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Fujifilm’s AI Technology Predicts Alzheimer’s Disease Progression Using MRI Images

By MedImaging International staff writers
Posted on 22 Apr 2022
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Image: 3D MRI images showing atrophy patterns that AI focused on to predict AD progression (Photo courtesy of FUJIFILM)
Image: 3D MRI images showing atrophy patterns that AI focused on to predict AD progression (Photo courtesy of FUJIFILM)

In the development of new drugs for Alzheimer’s disease (AD) in recent years, many clinical trials of patients with mild cognitive impairment (MCI) have been conducted to observe amyloid-β presence, which is the major causal substance of AD and begins accumulating prior to onset of AD. However, most clinical trials have not been successful, and it is difficult to prove statistically significant differences. One of the reasons is that the percentage of patients who progress from MCI to AD within two years is less than 20%, and many MCI patients remain unchanged even if they receive placebo. Now, a new artificial intelligence (AI) technology has been shown to predict the progression from MCI to AD with a high accuracy, even with limited learning data.

FUJIFILM Corporation (Tokyo, Japan) has announced positive study results of its new AI Technology for AD Progression Prediction to predict whether patients with MCI will progress to AD within two years. The AI Technology for AD Progression Prediction with an accuracy rate of 88% was developed by Fujifilm based on its advanced image recognition technologies and machine learning expertise. Numerous research has been reported in recent years indicating that the accuracy of image recognition is enhanced by deep learning technology. In addition, accurate predictions require a large dataset of images, although the open database of NA-ADNI, the world’s largest AD research project, only has images of about 1,000 MCI patients. Generally, establishing deep learning technology requires over 10 million images in the research of object recognition. To overcome this limitation, Fujifilm has built AI Technology for AD Progression Prediction, by targeting specific areas inside the brain that are strongly correlated with the progression of AD.

Fujifilm used its advanced image recognition technologies accumulated in the fields of photography and healthcare, and focused on the hippocampus and the anterior temporal lobe, respectively, identified the regions from the three-dimensional MRI brain images that are considered to be strongly correlated with the progression of AD. The company used deep learning to extract detailed atrophy patterns from the described two regions, and calculated them as the image features. AI focused even more on the atrophy patterns in the hippocampus and the amygdala regions which are important regions for AD diagnosis in radiographic image interpretation, and then predicted the progression to AD from those patterns. Fujifilm evaluated the technology’s prediction accuracy by applying the AI Technology for AD Progression Prediction to the databases not only of NA-ADNI but also of J-ADNI that is completely unknown to AI. The findings revealed that the technology’s accuracy in predicting whether patients would progress to AD from MCI was 88% for NA-ADNI and 84% for J-ADNI. AUC, which is an important evaluation index of AI, was 0.95 for NA ADNI and 0.91 for J-ADNI.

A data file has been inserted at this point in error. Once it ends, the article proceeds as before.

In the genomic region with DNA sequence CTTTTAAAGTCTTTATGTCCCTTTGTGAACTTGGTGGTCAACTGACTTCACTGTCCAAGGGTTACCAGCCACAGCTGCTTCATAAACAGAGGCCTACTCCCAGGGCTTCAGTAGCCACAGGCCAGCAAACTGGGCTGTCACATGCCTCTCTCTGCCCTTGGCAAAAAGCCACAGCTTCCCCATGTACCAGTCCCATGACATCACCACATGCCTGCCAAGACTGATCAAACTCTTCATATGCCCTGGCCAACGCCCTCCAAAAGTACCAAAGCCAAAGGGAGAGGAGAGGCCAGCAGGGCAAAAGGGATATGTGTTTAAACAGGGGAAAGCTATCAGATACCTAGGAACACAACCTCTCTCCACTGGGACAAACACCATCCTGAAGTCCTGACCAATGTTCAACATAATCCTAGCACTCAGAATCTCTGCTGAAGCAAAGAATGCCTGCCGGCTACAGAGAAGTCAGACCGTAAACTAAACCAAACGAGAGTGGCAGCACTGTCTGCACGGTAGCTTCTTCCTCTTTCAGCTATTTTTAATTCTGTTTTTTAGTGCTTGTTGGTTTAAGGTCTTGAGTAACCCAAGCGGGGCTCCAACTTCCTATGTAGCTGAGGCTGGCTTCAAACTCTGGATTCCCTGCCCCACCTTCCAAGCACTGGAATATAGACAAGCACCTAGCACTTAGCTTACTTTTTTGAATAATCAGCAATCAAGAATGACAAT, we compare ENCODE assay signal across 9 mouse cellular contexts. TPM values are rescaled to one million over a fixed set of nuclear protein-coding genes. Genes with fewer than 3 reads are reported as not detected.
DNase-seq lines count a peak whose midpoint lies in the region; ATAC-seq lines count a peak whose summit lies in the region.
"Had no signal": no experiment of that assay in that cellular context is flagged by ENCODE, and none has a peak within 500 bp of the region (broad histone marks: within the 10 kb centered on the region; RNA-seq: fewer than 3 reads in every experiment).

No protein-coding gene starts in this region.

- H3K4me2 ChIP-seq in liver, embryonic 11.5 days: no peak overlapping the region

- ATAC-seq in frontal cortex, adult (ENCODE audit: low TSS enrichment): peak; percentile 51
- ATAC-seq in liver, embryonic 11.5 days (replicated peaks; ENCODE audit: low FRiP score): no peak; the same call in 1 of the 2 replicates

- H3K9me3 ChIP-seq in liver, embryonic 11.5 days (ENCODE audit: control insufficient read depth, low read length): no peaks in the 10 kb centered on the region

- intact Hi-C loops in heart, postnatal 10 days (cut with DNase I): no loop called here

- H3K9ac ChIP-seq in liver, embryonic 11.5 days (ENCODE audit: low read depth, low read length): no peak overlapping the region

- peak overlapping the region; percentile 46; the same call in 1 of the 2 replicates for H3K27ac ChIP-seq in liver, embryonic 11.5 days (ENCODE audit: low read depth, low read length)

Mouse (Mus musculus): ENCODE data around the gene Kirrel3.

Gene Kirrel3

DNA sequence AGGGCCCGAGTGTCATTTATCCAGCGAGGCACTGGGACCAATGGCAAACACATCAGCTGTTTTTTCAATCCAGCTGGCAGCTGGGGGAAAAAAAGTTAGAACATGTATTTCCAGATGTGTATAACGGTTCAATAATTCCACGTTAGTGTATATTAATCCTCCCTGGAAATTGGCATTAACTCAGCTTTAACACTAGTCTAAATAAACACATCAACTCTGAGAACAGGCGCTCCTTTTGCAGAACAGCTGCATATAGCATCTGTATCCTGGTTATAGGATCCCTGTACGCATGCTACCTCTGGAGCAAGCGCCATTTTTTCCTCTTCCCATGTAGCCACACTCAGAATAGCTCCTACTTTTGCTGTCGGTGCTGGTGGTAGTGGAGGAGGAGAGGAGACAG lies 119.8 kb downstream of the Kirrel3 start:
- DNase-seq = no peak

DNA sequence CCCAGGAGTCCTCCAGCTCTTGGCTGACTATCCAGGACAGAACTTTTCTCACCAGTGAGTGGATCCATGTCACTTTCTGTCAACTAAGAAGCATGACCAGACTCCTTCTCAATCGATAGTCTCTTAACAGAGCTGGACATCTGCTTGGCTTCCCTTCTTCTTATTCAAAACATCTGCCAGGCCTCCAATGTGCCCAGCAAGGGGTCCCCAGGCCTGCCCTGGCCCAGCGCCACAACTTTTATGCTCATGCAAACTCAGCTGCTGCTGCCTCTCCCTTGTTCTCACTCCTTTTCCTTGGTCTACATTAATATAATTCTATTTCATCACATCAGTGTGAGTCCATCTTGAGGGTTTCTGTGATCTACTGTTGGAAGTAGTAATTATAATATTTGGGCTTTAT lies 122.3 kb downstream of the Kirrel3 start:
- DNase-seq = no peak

The findings verify that the AI Technology for AD Progression Prediction has a high generalizability and can predict which patients would progress from MCI to AD with a high accuracy, even for subjects from different cohorts. Fujifilm will apply the AI technology to the patient stratification, using its prediction results on the clinical trial data, and verify the technology’s usefulness even further. Specifically, it will predict the speed of the patients’ progression to AD, and investigate the possibility of improving the clinical trial’s success rate by excluding the patients who do not progress to AD from the clinical trial, and reducing the gap in the distribution of progression speed between the control group and the treatment group. Moreover, Fujifilm will aim to apply the AI Technology for new clinical trials prospectively. It will also apply the algorithm of the AI Technology to the brain images and clinical data of diverse mental and neural diseases. Fujifilm expects these activities to lead to predicting the prognosis and response to treatment, and can play an important role in promoting personalized medicine.

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